Here's an idea though: a withholding tax (that many governments use anyway as a tool to ensure that foreign investors pay their dues on interest and dividends earned). Use it too on corporation tax. Just pick a figure based on what a company SHOULD be earning by way of profit on a certain turnover and tell them they have to pay, upfront, 20% of that notional profit. They can then come back to HMRC afterwards and argue their case for paying a lesser amount because of asset acquisition, write-offs, or whatever.

    In any event, it should not be overlooked that many of the infamous companies we all know about contribute a lot to the UK economy. Okay, Starbucks haven't been paying corporation tax. But they sure as hell have been paying business rates* on their 760 (and growing stores), they pay over (on behalf of their employees) all the PAYE and NI contributions, they pay the employers' NI contributions (aka the tax on jobs), whatever discounted VAT rate they can't claim back from their inputs and God knows what else. I'm not defending them, merely pointing out that UK plc does accrue (significant) income merely from Starbucks' presence.

    * On another matter, I firmly believe that business rates (and, maybe rents) should also be based upon a figure calculated from a businesses turnover. This would help start-up retailers, for example, in the early years of their business operation, not overburden small independents in the tough times and screw people like Apple who make vast sums from their shops on their over-inflated prices.

    If Starbucks fecked off from the UK don't you reckon all the Starbuckers would carry on buying coffee from whoever filled their shoes?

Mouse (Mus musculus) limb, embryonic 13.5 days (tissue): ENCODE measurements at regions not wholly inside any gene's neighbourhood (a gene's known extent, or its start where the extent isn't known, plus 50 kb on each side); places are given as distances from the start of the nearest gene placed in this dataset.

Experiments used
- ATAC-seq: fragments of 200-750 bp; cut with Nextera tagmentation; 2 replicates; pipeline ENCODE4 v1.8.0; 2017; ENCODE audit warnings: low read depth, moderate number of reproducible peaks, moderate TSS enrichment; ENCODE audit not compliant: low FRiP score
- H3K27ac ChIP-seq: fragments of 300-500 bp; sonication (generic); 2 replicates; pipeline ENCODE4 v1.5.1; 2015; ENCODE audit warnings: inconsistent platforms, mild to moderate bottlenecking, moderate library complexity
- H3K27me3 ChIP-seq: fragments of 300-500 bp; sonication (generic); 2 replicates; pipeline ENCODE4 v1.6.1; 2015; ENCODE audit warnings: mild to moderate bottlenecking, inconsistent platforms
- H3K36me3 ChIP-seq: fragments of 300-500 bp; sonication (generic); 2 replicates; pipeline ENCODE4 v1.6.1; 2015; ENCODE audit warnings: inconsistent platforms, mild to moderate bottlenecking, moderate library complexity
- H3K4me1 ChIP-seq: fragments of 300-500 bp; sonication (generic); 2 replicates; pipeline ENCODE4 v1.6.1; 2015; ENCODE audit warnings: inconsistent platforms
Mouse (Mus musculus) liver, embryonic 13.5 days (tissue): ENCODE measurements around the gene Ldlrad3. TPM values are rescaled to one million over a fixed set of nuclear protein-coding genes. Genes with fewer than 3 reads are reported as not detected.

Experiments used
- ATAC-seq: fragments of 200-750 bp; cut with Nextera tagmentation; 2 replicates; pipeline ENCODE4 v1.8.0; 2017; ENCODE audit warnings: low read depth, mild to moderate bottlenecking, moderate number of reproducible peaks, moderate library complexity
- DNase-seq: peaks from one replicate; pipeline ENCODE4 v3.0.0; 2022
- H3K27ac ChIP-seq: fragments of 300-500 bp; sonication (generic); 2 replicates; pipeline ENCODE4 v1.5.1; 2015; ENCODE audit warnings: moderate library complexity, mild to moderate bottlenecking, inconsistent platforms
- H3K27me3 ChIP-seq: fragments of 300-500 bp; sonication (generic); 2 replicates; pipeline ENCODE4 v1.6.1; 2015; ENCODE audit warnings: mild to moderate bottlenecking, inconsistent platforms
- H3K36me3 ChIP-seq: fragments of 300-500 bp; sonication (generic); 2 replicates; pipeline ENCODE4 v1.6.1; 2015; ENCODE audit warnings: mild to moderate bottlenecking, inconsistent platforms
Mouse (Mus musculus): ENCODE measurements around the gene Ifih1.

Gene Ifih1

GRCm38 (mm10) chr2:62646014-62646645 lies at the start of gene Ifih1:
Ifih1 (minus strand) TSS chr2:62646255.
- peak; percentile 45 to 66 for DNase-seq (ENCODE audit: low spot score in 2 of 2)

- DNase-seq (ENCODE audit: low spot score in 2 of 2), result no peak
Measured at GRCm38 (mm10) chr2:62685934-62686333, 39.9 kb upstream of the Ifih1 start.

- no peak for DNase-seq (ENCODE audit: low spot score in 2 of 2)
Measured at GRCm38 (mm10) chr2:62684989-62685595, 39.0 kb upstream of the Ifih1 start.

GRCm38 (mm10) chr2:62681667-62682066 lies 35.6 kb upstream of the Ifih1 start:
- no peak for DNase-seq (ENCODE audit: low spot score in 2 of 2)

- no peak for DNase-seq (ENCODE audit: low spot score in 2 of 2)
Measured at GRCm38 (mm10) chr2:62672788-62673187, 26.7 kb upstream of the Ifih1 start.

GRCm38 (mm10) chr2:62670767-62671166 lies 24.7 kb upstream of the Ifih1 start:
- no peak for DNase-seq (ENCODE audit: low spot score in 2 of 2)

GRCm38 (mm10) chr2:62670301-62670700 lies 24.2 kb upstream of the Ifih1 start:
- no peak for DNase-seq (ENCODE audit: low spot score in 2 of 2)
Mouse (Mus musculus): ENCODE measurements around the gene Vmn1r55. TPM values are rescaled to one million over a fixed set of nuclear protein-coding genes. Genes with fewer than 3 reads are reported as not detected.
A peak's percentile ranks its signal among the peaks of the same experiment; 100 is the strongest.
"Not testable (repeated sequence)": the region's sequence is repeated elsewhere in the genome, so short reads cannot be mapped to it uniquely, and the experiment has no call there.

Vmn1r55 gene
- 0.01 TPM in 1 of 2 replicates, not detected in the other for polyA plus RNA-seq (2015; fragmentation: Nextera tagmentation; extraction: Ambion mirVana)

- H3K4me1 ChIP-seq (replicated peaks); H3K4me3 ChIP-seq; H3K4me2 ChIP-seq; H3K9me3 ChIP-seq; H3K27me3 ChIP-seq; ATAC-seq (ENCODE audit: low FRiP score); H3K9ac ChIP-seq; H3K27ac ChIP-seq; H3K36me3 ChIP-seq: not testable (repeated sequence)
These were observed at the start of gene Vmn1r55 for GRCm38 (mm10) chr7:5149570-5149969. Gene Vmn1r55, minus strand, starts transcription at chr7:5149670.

The argument made for the fashion house with recognised foreign owned branding does not really wash with consumables like coffee. If you care enough about corporate tax avoidance don't buy from Starbucks, but patronise your locally owned coffee shop instead. If you must have sickly sweet stuff in it then bring it along - the proprietors won't mind, honest!
  • To the best of my knowledge I have never purchased anything from Google. I choose to use it's free search engine and am not greatly bothered by it's advertising or the fact that it gathers information on my searches to sell to people I won't be buying from.

    I am not familiar with it's business model as I'm not in the advertising business so it's not altogether clear to me why Google should be paying gazillions in UK Corporation tax. Starbucks on the other hand is selling coffee on every high street and I see no reason why it's posits are not taxed by reference to it's turnover and normal margins. Transfer pricing legislation already empowers HM RC to do this.

    I don't use Starbucks. I don't consider using Googles search engine is supporting tax avoidance - am I wrong??